The Ugly Christmas Sweater and its Legend

Nicole Dipre, Staff Writer

Ugly Christmas sweaters are seen more as the holidays approach along with hot chocolates, delightful music, and hearty Hallmark movies. But how long has the tacky garment been a part of American culture?

To answer that question, one would have to look into the past several decades of Christmases and observe how the presence of the sweater has risen and fallen in popularity. Where would one start? In the 1950s.

Celebrations of Christmas were settling into newer material forms as the country was settling down after a war. Then called “Jingle Bell Sweaters,” these garments were primarily fashioned by and associated with fathers who’d spend time with family in cheerful holiday traditions. At the time, there was no irony in the sweater; the mood of it being genuinely merry and festive.

Traveling a bit into the future you’d find another point of Christmas sweater popularity: the 80s. The apparel was often featured on situation comedy shows in the form of cardigans. This period boosted the now traditional feeling of holiday spirit with the “Jingle Bell sweater” being mass-produced and an overall more emphasized theme of a merry festival day. 

One thing that did not change much from the 50s to the 80s was the association of a festive father to the sweater. The clothing garment was identified with comical dads who made attempts to involve their family in joyous celebration. In these years, sales for this article of clothing had reached an all-time high and became a symbol of holiday joy.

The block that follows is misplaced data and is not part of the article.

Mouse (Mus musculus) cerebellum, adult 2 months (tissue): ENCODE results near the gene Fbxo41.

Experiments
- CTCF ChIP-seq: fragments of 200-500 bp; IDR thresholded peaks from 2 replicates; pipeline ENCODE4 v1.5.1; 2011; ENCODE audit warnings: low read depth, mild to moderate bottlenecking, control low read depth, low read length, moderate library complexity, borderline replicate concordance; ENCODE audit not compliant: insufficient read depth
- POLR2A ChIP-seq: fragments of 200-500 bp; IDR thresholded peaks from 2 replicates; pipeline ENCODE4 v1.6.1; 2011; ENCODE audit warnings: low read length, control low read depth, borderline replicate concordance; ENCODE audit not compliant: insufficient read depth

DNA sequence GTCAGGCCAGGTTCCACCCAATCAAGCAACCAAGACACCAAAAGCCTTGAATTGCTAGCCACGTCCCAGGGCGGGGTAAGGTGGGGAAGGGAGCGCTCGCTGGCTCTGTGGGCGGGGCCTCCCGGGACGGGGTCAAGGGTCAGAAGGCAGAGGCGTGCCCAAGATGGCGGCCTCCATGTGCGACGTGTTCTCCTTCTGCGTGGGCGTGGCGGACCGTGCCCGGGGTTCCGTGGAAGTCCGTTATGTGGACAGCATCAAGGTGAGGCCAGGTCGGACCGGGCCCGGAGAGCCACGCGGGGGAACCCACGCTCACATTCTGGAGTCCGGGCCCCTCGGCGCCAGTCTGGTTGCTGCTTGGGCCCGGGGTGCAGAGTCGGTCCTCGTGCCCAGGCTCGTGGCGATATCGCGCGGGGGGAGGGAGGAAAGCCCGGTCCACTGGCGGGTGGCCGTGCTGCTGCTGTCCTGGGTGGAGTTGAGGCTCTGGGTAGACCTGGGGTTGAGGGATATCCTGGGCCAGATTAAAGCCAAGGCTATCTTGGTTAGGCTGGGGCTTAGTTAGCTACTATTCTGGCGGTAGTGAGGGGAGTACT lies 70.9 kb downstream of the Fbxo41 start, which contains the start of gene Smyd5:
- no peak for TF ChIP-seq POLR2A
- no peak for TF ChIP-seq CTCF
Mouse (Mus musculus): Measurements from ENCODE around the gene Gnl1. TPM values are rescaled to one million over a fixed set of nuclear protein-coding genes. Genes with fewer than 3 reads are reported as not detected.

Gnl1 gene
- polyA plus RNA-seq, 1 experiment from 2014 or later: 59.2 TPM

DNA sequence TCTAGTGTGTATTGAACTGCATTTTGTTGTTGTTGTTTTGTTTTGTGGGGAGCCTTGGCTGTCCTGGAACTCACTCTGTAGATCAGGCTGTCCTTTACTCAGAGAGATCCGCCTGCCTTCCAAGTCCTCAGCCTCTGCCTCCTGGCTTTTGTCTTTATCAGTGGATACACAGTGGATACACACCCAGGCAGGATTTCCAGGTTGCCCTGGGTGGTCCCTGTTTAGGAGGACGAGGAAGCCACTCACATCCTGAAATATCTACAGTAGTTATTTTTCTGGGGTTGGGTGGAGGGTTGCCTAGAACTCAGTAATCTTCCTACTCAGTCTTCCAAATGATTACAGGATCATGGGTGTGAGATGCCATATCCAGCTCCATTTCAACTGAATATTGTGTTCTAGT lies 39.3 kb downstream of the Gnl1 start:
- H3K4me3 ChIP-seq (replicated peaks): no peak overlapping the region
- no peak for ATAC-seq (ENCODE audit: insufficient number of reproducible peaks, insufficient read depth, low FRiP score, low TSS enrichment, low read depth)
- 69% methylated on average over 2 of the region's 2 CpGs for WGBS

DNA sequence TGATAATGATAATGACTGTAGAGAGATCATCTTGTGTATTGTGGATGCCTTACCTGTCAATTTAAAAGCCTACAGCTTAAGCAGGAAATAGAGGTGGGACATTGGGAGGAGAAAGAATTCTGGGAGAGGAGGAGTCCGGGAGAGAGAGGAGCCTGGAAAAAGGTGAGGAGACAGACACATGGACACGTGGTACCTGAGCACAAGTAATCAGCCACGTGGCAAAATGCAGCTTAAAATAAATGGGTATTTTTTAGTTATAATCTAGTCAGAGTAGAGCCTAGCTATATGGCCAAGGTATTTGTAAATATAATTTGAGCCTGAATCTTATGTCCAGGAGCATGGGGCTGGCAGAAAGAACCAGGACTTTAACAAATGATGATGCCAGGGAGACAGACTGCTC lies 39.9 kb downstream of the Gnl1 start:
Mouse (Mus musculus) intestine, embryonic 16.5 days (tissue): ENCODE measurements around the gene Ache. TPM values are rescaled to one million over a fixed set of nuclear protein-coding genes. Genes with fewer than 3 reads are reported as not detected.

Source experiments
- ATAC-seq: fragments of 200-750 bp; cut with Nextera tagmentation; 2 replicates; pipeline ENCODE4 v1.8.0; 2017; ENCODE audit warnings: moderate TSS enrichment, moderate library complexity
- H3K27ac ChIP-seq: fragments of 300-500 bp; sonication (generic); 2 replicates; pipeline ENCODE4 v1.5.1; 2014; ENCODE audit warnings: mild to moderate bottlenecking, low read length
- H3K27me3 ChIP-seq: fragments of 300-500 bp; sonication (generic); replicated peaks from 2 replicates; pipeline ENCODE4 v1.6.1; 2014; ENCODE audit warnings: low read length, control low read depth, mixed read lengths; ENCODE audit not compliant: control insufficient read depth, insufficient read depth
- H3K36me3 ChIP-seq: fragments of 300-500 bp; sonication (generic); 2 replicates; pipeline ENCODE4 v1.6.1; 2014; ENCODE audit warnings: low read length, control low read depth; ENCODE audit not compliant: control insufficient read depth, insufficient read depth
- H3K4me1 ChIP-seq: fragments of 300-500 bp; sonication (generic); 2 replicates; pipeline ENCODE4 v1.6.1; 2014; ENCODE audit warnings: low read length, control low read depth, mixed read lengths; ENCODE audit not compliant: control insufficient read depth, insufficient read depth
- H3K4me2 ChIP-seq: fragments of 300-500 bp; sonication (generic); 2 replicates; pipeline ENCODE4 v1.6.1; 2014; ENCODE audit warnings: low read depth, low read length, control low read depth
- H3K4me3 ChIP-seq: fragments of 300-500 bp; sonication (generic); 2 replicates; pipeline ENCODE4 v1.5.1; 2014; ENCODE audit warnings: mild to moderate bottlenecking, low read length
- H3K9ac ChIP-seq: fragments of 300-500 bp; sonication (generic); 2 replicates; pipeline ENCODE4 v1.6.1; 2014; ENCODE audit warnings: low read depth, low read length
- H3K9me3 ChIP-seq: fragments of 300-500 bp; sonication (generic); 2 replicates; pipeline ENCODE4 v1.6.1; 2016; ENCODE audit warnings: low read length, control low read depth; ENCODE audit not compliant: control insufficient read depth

After a decrease in fame through the 1990s, the garment slowly began to reemerge with the attention it received from Americans in 2001 with television and entertainment stars fashioning it. Christmas sweater fever was fully revived in 2002 with Jordan Birch’s “Ugly Sweater Party” in Vancouver, British Columbia. The purpose of this event was to help benefit a friend of his stricken with cancer. With each year, the funds of the party have raised more than $100,000 for the Make A Wish foundation. With humorous intentions from those who wore it, the flashy article of clothing went into demand once more.

Time passed and more fashion retailers began to sell the tawdry vests and cardigans every year December rolled around. Even high-end fashion participated like Stella McCartney releasing a polar bear-themed alpine sweater in 2007. Givenchy took part in 2010, and Dolce & Gabbana the year after. 

In 2012, UK charity Save the Children launched Christmas Jumper Day, a fundraising event encouraging people to wear their festive and painfully tacky clothes. British newspaper The Telegraph described the item as “this season’s must-have,” while the New York Times reported on ugly Christmas sweater-themed runs, pub crawls and specialized e-tailers booming across the States. The sweaters got more and more decorative with tinsel, bells, and wacky designs.

In more recent years, clothing manufacturers have continued to go further in ironic design. Big-name clothing industries stock themselves with the sweaters that do not fail to sell out. There are even dedicated websites which specialize in the annual novelty essential, and clock in millions of dollars in sales over the holiday season.